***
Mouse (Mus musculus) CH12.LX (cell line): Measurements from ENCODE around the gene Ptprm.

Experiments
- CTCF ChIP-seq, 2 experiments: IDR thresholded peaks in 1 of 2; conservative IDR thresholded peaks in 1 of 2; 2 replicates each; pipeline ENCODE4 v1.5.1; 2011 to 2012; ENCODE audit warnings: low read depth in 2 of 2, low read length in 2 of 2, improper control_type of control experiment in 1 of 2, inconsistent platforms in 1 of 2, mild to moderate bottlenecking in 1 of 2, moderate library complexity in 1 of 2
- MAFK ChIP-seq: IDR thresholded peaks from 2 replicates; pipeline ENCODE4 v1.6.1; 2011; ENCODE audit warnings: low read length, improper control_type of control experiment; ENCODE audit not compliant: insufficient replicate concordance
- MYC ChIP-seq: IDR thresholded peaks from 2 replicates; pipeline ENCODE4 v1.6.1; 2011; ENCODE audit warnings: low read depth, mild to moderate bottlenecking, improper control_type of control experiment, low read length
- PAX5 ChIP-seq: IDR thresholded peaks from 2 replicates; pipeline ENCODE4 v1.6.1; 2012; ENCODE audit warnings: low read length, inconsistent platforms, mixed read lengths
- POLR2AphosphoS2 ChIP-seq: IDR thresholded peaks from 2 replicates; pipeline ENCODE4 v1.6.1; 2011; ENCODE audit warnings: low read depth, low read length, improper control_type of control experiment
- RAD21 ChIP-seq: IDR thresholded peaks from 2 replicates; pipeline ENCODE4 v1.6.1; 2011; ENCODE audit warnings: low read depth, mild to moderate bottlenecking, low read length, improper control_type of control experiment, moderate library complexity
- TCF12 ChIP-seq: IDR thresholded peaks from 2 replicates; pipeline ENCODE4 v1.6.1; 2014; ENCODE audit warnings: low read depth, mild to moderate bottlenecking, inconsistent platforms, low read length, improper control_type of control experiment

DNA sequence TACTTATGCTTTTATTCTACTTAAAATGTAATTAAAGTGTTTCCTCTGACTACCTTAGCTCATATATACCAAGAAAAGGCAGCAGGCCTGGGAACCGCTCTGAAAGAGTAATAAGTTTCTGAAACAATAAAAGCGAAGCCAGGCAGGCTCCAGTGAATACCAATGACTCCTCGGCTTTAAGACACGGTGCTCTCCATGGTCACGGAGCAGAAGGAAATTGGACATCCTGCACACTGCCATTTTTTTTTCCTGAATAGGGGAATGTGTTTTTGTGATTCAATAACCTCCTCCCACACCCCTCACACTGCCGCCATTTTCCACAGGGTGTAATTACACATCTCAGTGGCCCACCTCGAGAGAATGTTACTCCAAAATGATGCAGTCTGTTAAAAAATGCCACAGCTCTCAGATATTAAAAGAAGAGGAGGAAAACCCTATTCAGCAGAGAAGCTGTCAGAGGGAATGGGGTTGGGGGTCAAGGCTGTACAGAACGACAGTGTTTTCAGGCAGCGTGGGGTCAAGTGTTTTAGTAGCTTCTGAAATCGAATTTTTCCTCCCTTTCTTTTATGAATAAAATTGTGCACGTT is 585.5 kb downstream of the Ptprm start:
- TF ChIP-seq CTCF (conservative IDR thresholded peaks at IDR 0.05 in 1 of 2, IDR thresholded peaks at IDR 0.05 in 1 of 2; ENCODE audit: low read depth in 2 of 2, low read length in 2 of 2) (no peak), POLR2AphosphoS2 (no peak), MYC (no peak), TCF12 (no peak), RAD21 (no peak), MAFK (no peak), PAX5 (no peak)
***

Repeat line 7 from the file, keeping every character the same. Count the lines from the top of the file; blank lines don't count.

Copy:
- POLR2AphosphoS2 ChIP-seq: IDR thresholded peaks from 2 replicates; pipeline ENCODE4 v1.6.1; 2011; ENCODE audit warnings: low read depth, low read length, improper control_type of control experiment